Now accepting applicants for our 2018 Basic Training Class
The Headwaters Chapter of the Virginia Master Naturalist Program will hold its 6th Basic Training Class in the Spring and Fall of 2018. Applications are due by January 1, 2018.
Classes will be held weekly on Thursday evenings March – May and September – November 2018, between approximately 6:00PM and 9:00PM at:
McKinney Science Center
The class format involves two and one-half months of one night a week evening classes in the SPRING and various field trips, followed by a summer break which includes opportunities to continue learning, both indoors and out, and to develop chapter identity through introductions to chapter members and ongoing projects. The course concludes with another two and one-half month session of weekly evening classes in FALL 2018, finishing up with a celebratory commencement.
With each class we look for those individuals who are curious about the natural world, enjoy the outdoors, and want to develop the necessary skills for volunteering and contributing to natural resource management, preservation and conservation in Virginia.
Headwaters Master Naturalists
P.O. Box 3
Dayton, VA 22821
Or attach your application to an email message to: headwatersmn.info [at] gmail.com and mail the training fee to the address above.
Please make training fee checks payable to Headwaters Master Naturalists.
The $200 cost of the 60 hour training class for 2018 covers field manuals, reference guides, digital and other reference materials, multi-modal learning and field experience opportunities.
Your money will be returned should your application be unsuccessful.
Limited need-based scholarships are available. Please email us at headwatersmn.info [at] gmail.com for more information.
The Chapter will waive its $12 annual membership dues for new graduates documenting volunteer service hours for their year of graduation.
If you have questions about the 2018 Spring/Fall Basic Training class or need help with the application, please email us at headwatersmn.info [at] gmail.com.
More about what it means to be a Virginia Master Naturalist here.
The basic training course covers background knowledge and skills that every Virginia Master Naturalist needs to have. Topics include:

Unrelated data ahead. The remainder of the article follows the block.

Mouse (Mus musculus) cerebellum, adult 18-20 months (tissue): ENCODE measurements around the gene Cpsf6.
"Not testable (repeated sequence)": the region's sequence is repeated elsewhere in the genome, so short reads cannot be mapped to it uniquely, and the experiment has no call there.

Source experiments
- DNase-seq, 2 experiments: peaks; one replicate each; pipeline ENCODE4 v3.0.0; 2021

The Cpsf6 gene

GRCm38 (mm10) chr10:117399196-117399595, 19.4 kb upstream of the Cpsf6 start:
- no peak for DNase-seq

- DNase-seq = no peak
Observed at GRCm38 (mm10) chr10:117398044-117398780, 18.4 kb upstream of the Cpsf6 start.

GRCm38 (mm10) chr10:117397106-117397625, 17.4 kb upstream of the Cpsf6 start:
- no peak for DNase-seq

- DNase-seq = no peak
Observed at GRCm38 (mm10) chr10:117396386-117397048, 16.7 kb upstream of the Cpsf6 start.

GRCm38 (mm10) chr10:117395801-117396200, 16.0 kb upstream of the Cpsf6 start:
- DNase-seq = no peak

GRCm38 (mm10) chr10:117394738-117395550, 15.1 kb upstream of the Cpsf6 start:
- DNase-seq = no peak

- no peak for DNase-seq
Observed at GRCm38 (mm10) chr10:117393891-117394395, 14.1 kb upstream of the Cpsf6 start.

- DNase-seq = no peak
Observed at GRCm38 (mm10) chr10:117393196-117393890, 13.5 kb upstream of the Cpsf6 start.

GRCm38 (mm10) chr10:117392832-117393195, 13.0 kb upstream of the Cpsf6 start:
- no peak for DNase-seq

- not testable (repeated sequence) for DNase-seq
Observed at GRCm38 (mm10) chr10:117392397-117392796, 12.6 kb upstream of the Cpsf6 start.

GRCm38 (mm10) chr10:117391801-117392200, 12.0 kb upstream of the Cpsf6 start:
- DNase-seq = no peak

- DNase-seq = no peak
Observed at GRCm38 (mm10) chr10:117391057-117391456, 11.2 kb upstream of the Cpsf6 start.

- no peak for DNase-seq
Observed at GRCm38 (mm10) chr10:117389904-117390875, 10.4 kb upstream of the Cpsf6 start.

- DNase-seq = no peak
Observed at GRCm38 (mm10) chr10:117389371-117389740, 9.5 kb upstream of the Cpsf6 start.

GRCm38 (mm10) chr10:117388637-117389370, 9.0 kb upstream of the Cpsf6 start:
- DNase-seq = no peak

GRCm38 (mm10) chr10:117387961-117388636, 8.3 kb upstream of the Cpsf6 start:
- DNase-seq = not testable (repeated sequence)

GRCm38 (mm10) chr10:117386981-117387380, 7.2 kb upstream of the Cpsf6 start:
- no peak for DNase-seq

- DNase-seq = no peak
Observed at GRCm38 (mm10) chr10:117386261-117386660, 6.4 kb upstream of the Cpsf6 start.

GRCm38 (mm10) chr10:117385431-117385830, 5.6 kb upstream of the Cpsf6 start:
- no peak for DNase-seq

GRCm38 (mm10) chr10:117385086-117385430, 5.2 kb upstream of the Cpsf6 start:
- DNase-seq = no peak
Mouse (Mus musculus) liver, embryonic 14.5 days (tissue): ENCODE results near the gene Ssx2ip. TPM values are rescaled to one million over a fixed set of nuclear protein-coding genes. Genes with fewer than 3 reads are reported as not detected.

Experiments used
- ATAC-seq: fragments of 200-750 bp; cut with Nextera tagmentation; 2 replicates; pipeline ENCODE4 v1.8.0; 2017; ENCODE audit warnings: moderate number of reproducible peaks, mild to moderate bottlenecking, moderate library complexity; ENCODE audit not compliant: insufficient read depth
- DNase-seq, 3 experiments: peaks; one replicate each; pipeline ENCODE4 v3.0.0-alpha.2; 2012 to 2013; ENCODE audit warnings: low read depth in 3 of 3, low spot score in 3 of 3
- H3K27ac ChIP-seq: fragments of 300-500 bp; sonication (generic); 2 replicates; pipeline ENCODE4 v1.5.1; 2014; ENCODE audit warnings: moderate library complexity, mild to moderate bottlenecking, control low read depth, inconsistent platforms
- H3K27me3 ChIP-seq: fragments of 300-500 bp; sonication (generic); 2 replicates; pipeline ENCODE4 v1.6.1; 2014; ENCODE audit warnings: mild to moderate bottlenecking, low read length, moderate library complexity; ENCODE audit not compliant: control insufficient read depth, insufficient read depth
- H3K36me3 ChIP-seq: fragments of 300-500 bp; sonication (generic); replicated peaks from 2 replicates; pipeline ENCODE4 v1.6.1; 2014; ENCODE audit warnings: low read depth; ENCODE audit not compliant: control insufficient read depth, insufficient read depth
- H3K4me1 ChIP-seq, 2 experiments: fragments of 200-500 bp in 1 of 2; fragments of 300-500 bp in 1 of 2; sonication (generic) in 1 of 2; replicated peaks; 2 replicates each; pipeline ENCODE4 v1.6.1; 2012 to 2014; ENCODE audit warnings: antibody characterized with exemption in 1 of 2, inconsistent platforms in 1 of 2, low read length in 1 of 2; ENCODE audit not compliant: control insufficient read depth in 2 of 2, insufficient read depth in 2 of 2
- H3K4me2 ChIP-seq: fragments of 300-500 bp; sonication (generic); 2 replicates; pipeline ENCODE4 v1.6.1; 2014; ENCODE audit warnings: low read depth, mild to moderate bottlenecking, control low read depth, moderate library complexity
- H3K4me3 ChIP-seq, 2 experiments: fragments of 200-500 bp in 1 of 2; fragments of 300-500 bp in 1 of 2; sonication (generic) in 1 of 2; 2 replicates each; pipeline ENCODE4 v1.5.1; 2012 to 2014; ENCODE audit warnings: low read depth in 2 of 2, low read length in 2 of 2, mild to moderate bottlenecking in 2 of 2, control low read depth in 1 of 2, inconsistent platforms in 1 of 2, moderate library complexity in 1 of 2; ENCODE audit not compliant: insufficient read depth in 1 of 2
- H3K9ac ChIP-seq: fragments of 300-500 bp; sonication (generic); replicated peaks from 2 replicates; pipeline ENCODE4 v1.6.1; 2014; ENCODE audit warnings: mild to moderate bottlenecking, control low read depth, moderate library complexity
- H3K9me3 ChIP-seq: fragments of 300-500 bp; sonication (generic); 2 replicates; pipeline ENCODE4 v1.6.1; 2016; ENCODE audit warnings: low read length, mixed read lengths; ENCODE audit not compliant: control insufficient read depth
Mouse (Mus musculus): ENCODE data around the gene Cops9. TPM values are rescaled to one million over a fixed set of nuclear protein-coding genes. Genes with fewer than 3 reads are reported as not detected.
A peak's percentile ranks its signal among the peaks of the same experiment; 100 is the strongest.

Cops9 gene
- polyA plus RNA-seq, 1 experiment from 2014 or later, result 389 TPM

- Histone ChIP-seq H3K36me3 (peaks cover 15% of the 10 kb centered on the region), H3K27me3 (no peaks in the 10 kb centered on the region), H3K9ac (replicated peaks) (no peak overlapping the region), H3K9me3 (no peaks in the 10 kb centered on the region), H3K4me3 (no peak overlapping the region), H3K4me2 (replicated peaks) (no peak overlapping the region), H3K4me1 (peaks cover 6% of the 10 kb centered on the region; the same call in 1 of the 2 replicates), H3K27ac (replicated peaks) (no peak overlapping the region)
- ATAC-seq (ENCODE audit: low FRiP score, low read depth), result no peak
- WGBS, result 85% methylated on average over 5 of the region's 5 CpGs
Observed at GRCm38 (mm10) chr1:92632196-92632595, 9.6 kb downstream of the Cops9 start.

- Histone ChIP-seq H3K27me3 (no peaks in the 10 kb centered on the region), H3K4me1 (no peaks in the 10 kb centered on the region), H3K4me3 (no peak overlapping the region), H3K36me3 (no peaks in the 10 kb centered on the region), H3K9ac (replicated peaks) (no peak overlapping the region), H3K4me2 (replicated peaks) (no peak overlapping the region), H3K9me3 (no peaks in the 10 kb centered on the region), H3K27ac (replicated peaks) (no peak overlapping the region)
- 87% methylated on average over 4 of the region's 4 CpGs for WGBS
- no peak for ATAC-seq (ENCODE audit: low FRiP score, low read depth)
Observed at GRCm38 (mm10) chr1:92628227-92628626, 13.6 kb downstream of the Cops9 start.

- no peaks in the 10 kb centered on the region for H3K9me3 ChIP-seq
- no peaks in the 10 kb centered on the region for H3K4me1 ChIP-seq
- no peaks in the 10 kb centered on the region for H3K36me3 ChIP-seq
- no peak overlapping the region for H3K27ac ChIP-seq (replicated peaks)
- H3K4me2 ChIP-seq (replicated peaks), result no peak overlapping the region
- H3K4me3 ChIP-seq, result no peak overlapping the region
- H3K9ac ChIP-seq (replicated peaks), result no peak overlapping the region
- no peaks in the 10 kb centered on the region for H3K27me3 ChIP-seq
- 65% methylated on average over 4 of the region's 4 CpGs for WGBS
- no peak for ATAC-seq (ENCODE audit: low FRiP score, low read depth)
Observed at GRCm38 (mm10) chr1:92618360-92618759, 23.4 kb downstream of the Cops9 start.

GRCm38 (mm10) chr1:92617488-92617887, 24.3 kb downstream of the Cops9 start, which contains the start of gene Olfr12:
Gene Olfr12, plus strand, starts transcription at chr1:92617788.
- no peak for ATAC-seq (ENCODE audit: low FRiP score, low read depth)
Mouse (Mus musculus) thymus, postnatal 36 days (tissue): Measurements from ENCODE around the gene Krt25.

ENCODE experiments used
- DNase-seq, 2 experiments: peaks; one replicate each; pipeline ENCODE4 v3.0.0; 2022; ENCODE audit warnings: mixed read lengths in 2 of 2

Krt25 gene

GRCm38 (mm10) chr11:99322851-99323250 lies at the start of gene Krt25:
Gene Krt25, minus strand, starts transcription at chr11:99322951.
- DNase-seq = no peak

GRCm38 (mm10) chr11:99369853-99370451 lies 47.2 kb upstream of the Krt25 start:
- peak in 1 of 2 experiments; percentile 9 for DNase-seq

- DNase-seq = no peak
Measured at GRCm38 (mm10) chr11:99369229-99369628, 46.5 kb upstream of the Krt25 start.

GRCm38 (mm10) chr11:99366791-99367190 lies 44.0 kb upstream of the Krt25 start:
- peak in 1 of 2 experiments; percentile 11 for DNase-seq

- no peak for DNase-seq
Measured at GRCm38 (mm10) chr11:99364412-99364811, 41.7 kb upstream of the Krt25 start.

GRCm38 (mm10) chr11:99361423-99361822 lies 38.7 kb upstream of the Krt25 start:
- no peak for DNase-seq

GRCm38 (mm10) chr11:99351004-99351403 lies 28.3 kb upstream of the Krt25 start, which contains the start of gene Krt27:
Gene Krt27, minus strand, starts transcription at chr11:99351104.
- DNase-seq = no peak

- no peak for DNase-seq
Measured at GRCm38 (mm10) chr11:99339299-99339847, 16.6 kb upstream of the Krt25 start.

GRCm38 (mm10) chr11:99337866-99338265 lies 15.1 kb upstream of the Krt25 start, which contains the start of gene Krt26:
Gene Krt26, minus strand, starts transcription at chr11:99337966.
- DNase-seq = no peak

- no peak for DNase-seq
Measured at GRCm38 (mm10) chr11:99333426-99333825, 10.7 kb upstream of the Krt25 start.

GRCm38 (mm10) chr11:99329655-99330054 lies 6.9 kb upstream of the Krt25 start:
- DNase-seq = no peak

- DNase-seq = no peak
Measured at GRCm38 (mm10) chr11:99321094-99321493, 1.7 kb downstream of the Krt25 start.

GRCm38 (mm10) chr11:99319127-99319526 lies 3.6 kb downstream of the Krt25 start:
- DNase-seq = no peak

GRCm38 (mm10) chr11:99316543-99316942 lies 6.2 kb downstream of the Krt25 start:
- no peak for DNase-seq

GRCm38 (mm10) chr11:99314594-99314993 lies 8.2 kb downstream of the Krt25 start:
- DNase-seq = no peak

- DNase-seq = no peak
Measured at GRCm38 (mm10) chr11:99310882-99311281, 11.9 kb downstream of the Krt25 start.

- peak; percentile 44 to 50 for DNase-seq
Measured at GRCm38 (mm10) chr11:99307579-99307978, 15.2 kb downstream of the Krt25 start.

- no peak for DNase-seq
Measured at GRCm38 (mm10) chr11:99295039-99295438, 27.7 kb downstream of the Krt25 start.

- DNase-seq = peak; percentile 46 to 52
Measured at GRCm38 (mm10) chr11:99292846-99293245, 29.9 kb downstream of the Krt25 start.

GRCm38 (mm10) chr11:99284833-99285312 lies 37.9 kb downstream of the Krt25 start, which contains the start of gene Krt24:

- Virginia biogeography
- Core biology topics such as ornithology, entomology, botany, and dendrology
- Basic ecology
- Climate and weather
- Management and conservation of ecological systems such as forests and streams
- Citizen science
- Volunteer project development skills
- Teaching and interpretive skills
- The roles of Virginia state agencies in the management and conservation of natural resources
The volunteer hours and continuing education needed to attain “certified master naturalist” status may be acquired simultaneously with the training course and/or within a year of commencement. With emphasis on public education, stewardship, citizen science, and chapter development, Headwaters Chapter volunteer opportunities include or have included:
- Adoption of a Virginia Birding and Wildlife Trail loop site and seasonally monitoring it
- Assisting in our annual spring Shenandoah Mountain Wildflower Walks for the public
- Native nut collection for injured wildlife and for the benefit of Augusta Forestry Center
- Stream water and benthic macroinvertebrate monitoring
- Annual Christmas and Great Backyard Bird Count
- Annual butterfly counts
- eMammal Camera Trapping project with the Smithsonian Institution
- Tree and shrub planting to create riparian buffers
- Removal of invasive plants at Edith J. Carrier Arboretum at James Madison University (JMU)
- Removal of litter from streams and public lands
- Project Budbust
- Assisting with trout release programs and other educational programs for young people
- Assisting in chapter development through activity on the Board and various committees
- Creating and installing Pollinator Waystations in the valley
- Using PlantsMap to label trees at the Cooks Creek Arboretum in Bridgewater
A sampling of past continuing education opportunities includes:
- Grand Caverns tour, river walk and bat presentation
- a public forum on Valley Farm Stewardship
- Saw-whet owl banding
- JMU’s LLI classes on Butterflies, local Fish Culture, and Landscaping for Wildlife
- Tree Steward classes
- a JMU forum on Citizen Science and Environmental Advocacy
- forest management at the McCormick Farm
- evening herp “hunting” at Hone Quarry
- tours of the Black Bear Composting facility in Crimora
- a presentation about the 2016 Rocky Mount fire in Shenandoah National Park
This video, generously produced by VMN volunteer Sonny Bowers (Historic Rivers Chapter), gives viewers a great sense for what it means to be a VMN volunteer and why the program is so important.